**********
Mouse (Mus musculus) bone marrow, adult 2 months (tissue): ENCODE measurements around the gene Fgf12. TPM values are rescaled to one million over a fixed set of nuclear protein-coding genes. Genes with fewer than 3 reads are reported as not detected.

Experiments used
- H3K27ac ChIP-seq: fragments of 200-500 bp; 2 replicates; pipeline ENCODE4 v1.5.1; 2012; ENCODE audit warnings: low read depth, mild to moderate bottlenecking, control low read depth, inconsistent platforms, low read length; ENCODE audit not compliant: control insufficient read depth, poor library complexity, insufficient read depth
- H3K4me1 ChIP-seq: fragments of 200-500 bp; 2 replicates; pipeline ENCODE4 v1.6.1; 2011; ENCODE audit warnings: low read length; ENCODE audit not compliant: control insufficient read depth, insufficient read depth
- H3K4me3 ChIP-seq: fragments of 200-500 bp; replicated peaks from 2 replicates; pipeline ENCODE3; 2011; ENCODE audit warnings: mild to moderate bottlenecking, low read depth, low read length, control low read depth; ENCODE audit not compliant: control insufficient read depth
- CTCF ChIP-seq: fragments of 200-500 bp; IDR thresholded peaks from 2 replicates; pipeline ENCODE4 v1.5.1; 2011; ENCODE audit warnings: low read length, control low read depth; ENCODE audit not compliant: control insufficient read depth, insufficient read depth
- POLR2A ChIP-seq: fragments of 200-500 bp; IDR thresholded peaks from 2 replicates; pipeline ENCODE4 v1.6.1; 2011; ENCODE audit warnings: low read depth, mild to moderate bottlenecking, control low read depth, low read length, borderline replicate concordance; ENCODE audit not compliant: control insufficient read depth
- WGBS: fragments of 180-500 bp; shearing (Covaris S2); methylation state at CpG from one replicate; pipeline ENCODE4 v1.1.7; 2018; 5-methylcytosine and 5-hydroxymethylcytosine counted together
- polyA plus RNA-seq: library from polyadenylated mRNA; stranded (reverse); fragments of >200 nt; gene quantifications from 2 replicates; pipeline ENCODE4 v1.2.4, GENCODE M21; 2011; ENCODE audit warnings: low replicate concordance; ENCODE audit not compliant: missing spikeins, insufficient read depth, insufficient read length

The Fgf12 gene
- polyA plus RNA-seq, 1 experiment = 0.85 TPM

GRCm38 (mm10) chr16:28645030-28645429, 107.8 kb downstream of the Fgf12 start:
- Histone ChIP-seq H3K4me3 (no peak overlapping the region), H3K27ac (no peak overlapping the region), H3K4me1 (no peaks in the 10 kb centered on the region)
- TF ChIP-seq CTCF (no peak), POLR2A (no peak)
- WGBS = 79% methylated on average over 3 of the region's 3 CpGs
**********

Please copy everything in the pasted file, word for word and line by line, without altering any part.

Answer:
Mouse (Mus musculus) bone marrow, adult 2 months (tissue): ENCODE measurements around the gene Fgf12. TPM values are rescaled to one million over a fixed set of nuclear protein-coding genes. Genes with fewer than 3 reads are reported as not detected.

Experiments used
- H3K27ac ChIP-seq: fragments of 200-500 bp; 2 replicates; pipeline ENCODE4 v1.5.1; 2012; ENCODE audit warnings: low read depth, mild to moderate bottlenecking, control low read depth, inconsistent platforms, low read length; ENCODE audit not compliant: control insufficient read depth, poor library complexity, insufficient read depth
- H3K4me1 ChIP-seq: fragments of 200-500 bp; 2 replicates; pipeline ENCODE4 v1.6.1; 2011; ENCODE audit warnings: low read length; ENCODE audit not compliant: control insufficient read depth, insufficient read depth
- H3K4me3 ChIP-seq: fragments of 200-500 bp; replicated peaks from 2 replicates; pipeline ENCODE3; 2011; ENCODE audit warnings: mild to moderate bottlenecking, low read depth, low read length, control low read depth; ENCODE audit not compliant: control insufficient read depth
- CTCF ChIP-seq: fragments of 200-500 bp; IDR thresholded peaks from 2 replicates; pipeline ENCODE4 v1.5.1; 2011; ENCODE audit warnings: low read length, control low read depth; ENCODE audit not compliant: control insufficient read depth, insufficient read depth
- POLR2A ChIP-seq: fragments of 200-500 bp; IDR thresholded peaks from 2 replicates; pipeline ENCODE4 v1.6.1; 2011; ENCODE audit warnings: low read depth, mild to moderate bottlenecking, control low read depth, low read length, borderline replicate concordance; ENCODE audit not compliant: control insufficient read depth
- WGBS: fragments of 180-500 bp; shearing (Covaris S2); methylation state at CpG from one replicate; pipeline ENCODE4 v1.1.7; 2018; 5-methylcytosine and 5-hydroxymethylcytosine counted together
- polyA plus RNA-seq: library from polyadenylated mRNA; stranded (reverse); fragments of >200 nt; gene quantifications from 2 replicates; pipeline ENCODE4 v1.2.4, GENCODE M21; 2011; ENCODE audit warnings: low replicate concordance; ENCODE audit not compliant: missing spikeins, insufficient read depth, insufficient read length

The Fgf12 gene
- polyA plus RNA-seq, 1 experiment = 0.85 TPM

GRCm38 (mm10) chr16:28645030-28645429, 107.8 kb downstream of the Fgf12 start:
- Histone ChIP-seq H3K4me3 (no peak overlapping the region), H3K27ac (no peak overlapping the region), H3K4me1 (no peaks in the 10 kb centered on the region)
- TF ChIP-seq CTCF (no peak), POLR2A (no peak)
- WGBS = 79% methylated on average over 3 of the region's 3 CpGs